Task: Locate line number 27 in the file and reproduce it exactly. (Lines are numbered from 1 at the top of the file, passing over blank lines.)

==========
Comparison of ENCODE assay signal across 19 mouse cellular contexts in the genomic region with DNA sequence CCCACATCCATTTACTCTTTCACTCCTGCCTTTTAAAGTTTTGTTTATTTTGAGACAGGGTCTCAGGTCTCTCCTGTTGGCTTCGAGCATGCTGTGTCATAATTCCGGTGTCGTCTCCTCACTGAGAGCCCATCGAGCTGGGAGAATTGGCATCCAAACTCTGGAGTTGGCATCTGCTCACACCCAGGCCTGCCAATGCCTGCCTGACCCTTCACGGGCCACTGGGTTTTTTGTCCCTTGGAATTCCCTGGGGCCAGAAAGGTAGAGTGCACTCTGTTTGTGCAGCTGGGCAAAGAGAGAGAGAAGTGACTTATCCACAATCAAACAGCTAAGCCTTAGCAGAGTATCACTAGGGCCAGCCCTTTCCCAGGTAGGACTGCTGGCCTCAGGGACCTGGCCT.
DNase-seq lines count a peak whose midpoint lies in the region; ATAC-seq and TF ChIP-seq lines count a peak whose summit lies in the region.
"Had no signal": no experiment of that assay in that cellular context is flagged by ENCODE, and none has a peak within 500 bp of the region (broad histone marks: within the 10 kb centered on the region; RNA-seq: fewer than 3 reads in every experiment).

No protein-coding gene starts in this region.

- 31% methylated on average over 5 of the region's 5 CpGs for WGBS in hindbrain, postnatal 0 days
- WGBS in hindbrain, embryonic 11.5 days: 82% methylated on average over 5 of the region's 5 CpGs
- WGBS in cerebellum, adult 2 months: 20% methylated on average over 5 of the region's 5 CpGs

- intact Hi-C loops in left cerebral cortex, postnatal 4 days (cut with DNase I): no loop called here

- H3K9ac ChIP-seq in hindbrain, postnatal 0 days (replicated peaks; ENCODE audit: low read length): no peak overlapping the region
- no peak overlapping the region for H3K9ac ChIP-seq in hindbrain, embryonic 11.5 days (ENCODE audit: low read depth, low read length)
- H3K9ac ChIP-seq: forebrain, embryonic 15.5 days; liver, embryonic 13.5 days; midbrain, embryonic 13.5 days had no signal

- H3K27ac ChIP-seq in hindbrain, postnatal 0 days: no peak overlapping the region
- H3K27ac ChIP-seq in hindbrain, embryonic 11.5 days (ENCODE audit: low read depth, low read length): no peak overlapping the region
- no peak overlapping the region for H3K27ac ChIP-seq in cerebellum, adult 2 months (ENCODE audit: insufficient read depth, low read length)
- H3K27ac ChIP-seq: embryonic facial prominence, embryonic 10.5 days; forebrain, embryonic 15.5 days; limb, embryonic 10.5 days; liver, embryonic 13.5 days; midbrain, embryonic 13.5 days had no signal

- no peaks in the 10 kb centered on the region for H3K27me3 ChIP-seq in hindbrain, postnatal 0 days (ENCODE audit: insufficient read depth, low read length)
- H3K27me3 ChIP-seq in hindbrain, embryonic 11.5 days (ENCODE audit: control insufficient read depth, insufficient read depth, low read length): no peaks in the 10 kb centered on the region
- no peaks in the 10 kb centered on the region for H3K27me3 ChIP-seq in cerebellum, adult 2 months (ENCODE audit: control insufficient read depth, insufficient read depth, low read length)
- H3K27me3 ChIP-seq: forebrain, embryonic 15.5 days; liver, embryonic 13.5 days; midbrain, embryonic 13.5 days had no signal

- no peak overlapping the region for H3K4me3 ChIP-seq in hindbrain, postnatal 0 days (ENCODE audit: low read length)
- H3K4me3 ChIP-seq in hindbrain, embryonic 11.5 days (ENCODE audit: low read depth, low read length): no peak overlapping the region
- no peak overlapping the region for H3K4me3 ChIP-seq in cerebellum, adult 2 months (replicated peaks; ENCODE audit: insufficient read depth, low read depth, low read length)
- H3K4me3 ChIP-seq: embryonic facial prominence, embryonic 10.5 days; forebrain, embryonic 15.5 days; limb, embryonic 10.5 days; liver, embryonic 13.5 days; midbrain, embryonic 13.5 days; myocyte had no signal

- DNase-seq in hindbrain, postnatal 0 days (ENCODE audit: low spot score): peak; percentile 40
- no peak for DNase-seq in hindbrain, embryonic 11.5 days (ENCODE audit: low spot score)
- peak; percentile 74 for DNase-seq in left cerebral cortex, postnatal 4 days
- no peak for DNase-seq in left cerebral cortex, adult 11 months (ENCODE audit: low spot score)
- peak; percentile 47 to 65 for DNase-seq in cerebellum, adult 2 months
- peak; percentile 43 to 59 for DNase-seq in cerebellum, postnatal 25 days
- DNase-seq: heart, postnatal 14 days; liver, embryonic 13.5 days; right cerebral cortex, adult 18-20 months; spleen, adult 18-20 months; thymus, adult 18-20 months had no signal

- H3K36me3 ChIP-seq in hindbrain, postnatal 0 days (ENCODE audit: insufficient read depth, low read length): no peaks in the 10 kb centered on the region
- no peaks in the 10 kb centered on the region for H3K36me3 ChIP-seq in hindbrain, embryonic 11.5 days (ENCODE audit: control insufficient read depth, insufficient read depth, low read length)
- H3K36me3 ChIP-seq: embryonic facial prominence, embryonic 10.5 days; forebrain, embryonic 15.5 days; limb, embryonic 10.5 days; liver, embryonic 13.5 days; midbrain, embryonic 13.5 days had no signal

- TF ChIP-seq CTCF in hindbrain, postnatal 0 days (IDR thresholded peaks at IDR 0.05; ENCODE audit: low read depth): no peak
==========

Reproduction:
- no peak for DNase-seq in left cerebral cortex, adult 11 months (ENCODE audit: low spot score)